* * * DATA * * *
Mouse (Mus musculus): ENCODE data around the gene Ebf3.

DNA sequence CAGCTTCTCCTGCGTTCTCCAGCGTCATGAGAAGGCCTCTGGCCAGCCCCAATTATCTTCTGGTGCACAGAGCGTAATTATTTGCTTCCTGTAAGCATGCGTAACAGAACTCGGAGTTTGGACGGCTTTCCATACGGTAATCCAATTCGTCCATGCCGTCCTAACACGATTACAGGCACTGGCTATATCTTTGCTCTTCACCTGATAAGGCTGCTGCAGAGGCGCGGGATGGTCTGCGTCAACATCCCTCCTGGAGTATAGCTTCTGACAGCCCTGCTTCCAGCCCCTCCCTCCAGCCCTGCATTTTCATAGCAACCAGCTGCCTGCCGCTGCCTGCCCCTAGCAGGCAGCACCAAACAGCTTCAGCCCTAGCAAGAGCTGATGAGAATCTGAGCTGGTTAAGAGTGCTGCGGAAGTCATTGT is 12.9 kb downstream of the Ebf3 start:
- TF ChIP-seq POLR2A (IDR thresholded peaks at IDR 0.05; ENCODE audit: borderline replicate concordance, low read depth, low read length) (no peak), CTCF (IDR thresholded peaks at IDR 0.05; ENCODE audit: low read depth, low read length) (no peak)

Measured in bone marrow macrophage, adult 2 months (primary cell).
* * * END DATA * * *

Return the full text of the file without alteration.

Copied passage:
Mouse (Mus musculus): ENCODE data around the gene Ebf3.

DNA sequence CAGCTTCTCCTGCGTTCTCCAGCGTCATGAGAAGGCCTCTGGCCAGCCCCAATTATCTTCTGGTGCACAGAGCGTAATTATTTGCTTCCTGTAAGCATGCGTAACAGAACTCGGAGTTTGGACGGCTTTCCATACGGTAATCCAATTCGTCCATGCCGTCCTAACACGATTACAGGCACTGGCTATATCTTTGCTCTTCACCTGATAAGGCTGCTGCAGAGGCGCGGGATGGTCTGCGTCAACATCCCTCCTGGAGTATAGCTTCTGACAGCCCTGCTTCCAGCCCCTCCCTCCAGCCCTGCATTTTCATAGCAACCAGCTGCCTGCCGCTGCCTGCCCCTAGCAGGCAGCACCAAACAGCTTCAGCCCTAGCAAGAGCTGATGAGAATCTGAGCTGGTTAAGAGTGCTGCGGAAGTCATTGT is 12.9 kb downstream of the Ebf3 start:
- TF ChIP-seq POLR2A (IDR thresholded peaks at IDR 0.05; ENCODE audit: borderline replicate concordance, low read depth, low read length) (no peak), CTCF (IDR thresholded peaks at IDR 0.05; ENCODE audit: low read depth, low read length) (no peak)

Measured in bone marrow macrophage, adult 2 months (primary cell).